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Publication numberUS5119457 A
Publication typeGrant
Application numberUS 07/567,796
Publication dateJun 2, 1992
Filing dateAug 15, 1990
Priority dateAug 15, 1990
Fee statusLapsed
Publication number07567796, 567796, US 5119457 A, US 5119457A, US-A-5119457, US5119457 A, US5119457A
InventorsThomas F. Callahan
Original AssigneeUniversity Research Engineers & Associates, Inc.
Export CitationBiBTeX, EndNote, RefMan
External Links: USPTO, USPTO Assignment, Espacenet
High-performance electric power cable and connector system
US 5119457 A
Abstract
A cable and connector system comprises a cable having a plurality of conductors for carrying electric current. The conductors are surrounded by a plurality of aramid fiber tension members that carry tensile loads that are applied to the cable. The conductors and tension members are wrapped with an aramid fiber armor tape. The armor tape protects the bundle from crushing loads and penetration by sharp objects. A connector is provided at each end of the cable whereby the tension members of the cable may be fixedly attached to the connector such that the tensile loads carried by the tension members are directly transmitted to the connector and are not transmitted to the conductors.
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Claims(44)
What is claimed is:
1. A cable system comprising:
a cable, further comprising:
elongate tensile member for carrying principal tensile forces applied to the cable;
elongate conductor means for providing an energy path;
armor tape means, wrapped around said conductor means and tensile means, for providing high puncture resistance and resisting substantial crushing loads applied to said cable, said armor tape means comprising flexible, substantially non-rigid, high strength material; and
an outer jacket, surrounding said tape means, for providing abrasion and moisture protection for said conductor.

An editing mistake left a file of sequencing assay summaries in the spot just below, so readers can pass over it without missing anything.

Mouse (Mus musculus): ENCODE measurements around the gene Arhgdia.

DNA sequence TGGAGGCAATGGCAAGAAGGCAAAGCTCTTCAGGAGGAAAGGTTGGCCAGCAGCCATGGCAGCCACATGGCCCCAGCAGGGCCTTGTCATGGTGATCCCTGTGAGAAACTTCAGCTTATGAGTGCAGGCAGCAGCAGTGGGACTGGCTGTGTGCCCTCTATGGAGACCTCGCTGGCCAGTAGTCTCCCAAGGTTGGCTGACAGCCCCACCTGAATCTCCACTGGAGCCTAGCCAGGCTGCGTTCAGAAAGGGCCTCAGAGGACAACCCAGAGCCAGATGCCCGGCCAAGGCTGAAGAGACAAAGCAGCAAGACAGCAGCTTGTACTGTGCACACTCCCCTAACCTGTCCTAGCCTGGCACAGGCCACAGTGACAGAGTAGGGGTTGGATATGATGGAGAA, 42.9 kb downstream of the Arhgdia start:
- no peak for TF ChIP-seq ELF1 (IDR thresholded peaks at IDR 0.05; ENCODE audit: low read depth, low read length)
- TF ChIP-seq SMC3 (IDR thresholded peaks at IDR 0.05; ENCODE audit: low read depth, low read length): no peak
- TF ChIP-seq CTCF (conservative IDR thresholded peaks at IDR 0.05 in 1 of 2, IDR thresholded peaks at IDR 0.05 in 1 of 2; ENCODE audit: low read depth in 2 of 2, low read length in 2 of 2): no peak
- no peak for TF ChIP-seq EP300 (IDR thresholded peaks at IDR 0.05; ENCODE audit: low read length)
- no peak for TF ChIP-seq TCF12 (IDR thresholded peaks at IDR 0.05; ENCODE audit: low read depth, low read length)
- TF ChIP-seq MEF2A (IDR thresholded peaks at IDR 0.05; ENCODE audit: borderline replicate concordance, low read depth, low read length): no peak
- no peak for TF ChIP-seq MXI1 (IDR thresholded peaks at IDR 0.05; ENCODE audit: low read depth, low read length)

2. A cable system according to claim 1, wherein said tensile member comprises a cord made from an aramid fiber, said cord being located generally at the radial center of the cable.
3. A cable system according to claim 1, further comprising reinforcing means, enclosed by said tape means, for providing additional tensile support for the cable, said reinforcing means comprising a plurality of aramid fiber cords.
4. A cable system according to claim 1, wherein said tape means comprises at least one layer of high-strength tape made from an aramid fiber.
5. A cable system according to claim 4, wherein said at least one layer of high-strength tape is surrounded by a non-stick material.
6. A cable system according to claim 1, wherein said tape means comprises inner and outer layers of high-strength tape, said layers of high-strength tape being counterwound around said conductor means and said tensile member.
7. A cable system according to claim 6, wherein a first layer of nonstick tape is positioned between said inner and outer layers of high-strength tape.
8. A cable system according to claim 7, wherein a second layer of nonstick tape is positioned between said outer layer of high-strength tape and said outer jacket means.
9. A cable system according to claim 8, wherein a third layer of nonstick tape is positioned between said inner layer of high-strength tape and said conductor means.
10. A cable system according to claim 6, wherein said inner and outer layers of high-strength tape comprise of an aramid fiber.